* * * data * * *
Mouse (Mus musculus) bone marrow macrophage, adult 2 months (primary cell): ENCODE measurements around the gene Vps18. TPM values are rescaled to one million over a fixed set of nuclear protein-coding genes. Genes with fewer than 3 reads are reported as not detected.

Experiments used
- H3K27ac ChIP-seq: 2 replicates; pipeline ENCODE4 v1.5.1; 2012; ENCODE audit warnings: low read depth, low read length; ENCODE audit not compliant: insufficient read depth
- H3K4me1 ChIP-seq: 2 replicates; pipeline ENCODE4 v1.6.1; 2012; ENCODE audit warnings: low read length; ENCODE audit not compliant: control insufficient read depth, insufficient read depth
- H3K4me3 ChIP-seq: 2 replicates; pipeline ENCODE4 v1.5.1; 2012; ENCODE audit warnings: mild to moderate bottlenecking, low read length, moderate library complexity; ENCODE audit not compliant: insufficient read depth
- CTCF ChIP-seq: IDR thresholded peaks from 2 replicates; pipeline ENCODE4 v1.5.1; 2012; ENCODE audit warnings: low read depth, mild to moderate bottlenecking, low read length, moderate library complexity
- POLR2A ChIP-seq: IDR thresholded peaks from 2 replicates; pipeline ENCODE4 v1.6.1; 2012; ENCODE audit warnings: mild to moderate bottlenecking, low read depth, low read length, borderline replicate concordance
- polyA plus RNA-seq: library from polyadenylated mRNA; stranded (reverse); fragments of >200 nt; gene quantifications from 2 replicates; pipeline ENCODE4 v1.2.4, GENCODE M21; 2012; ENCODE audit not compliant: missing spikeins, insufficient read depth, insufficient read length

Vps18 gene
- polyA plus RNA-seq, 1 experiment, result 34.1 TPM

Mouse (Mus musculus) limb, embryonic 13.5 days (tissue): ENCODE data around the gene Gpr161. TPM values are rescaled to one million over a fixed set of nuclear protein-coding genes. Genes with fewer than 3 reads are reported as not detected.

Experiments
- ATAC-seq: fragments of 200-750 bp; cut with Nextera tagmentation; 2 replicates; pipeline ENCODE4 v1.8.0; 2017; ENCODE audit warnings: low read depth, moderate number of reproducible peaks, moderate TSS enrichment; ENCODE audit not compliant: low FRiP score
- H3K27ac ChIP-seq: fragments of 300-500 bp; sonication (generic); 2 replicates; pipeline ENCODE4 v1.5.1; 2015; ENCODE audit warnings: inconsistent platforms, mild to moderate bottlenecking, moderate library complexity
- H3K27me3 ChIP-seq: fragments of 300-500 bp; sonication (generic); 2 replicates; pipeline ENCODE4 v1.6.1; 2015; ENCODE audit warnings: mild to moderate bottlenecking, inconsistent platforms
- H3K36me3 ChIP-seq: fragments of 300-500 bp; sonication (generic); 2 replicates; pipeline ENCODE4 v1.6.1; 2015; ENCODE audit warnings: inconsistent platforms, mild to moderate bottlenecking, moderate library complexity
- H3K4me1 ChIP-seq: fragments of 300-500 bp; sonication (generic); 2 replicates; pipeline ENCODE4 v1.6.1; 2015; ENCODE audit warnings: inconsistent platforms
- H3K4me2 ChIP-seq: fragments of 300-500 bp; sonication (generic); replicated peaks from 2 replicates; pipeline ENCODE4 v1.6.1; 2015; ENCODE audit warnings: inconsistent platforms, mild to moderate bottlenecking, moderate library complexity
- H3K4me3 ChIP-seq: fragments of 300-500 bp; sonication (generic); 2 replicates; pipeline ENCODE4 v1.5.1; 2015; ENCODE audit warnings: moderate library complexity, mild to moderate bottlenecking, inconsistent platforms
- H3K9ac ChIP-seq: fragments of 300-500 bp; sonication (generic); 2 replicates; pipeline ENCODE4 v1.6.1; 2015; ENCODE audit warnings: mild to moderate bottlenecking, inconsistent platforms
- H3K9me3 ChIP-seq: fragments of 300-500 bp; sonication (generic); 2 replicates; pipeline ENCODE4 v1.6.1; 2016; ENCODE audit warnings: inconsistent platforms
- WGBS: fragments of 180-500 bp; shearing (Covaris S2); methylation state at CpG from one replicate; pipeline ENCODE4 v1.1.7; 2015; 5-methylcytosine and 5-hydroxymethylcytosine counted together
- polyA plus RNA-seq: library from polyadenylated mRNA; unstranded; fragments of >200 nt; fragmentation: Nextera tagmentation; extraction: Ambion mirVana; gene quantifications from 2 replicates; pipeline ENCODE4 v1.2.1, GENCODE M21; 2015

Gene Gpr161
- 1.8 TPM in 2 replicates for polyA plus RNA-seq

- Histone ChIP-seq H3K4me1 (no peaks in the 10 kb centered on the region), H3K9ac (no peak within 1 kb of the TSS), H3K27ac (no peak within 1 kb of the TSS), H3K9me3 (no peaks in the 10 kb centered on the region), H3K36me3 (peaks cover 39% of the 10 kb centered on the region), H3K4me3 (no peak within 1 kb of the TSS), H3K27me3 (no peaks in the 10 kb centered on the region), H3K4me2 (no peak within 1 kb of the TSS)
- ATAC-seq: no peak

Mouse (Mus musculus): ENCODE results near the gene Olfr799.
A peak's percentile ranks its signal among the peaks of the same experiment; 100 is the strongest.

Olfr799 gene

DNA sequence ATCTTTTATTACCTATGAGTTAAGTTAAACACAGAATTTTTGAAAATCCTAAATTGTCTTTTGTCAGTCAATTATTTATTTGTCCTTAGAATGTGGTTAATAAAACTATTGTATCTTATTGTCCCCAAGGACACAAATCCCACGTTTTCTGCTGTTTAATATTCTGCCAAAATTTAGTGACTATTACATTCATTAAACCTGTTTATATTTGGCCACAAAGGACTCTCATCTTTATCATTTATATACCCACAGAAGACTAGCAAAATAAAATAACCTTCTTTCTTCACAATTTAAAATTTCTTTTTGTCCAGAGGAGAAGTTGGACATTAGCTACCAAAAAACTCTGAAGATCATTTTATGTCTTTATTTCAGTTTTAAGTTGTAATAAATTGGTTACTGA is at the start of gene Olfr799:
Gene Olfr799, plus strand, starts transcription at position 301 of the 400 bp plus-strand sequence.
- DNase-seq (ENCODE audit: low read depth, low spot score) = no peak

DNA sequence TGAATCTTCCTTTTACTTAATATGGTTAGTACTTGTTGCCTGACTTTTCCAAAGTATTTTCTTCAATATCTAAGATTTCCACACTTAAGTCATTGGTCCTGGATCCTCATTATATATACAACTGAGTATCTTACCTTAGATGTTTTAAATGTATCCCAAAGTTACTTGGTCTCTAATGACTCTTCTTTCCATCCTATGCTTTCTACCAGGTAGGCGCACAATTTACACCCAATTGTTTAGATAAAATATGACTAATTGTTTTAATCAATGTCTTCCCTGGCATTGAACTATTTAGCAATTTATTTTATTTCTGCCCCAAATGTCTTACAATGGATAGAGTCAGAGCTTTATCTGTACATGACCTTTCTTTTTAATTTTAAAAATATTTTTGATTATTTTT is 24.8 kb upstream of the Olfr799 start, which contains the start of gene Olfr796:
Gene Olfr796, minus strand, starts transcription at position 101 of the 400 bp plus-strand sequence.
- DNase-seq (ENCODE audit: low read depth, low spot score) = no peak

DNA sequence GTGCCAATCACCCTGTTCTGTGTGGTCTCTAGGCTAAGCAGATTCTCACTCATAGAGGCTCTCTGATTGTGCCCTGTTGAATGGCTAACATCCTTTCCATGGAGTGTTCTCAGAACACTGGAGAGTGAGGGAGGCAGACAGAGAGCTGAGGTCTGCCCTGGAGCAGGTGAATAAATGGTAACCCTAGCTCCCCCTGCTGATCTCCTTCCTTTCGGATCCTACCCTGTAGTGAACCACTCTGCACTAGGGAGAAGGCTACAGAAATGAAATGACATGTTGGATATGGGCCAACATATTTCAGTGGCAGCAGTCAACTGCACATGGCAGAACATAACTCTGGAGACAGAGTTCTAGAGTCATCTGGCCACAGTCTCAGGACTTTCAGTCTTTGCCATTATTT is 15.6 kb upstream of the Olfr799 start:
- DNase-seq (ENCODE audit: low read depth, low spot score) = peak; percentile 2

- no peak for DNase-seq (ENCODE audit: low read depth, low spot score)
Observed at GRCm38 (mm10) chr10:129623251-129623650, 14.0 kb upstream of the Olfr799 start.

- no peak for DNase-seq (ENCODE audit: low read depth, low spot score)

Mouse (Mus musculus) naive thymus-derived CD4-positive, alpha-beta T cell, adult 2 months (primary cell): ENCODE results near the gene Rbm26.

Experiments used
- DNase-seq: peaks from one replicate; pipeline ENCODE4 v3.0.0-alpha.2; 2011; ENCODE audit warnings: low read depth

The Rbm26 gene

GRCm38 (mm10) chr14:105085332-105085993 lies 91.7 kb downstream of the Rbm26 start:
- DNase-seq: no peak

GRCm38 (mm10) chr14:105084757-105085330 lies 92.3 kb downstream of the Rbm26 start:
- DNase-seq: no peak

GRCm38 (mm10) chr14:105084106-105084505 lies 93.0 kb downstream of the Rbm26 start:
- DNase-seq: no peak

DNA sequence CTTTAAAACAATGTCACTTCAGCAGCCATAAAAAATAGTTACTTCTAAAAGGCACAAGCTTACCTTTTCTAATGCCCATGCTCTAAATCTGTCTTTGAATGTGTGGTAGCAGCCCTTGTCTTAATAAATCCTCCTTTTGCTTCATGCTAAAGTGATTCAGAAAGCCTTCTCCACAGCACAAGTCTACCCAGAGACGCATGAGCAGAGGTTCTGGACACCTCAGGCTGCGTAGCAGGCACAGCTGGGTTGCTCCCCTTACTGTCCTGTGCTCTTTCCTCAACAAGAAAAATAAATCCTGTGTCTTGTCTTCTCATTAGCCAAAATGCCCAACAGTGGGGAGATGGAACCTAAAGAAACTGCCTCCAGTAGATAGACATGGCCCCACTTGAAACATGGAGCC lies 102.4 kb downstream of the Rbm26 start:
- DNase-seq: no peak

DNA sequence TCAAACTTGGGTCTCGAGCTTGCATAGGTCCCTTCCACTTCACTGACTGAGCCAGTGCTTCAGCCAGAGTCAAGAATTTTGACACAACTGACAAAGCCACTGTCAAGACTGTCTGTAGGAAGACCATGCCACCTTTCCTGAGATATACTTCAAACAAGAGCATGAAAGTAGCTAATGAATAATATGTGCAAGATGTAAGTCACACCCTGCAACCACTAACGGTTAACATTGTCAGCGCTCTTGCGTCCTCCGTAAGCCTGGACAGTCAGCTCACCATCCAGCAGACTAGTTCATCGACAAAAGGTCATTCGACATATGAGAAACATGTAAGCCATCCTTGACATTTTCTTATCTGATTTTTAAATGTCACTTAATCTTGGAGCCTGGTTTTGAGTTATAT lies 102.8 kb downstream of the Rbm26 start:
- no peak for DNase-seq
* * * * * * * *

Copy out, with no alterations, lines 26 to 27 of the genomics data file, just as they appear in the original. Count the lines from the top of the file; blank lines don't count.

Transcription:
- Histone ChIP-seq H3K4me1 (no peaks in the 10 kb centered on the region), H3K9ac (no peak within 1 kb of the TSS), H3K27ac (no peak within 1 kb of the TSS), H3K9me3 (no peaks in the 10 kb centered on the region), H3K36me3 (peaks cover 39% of the 10 kb centered on the region), H3K4me3 (no peak within 1 kb of the TSS), H3K27me3 (no peaks in the 10 kb centered on the region), H3K4me2 (no peak within 1 kb of the TSS)
- ATAC-seq: no peak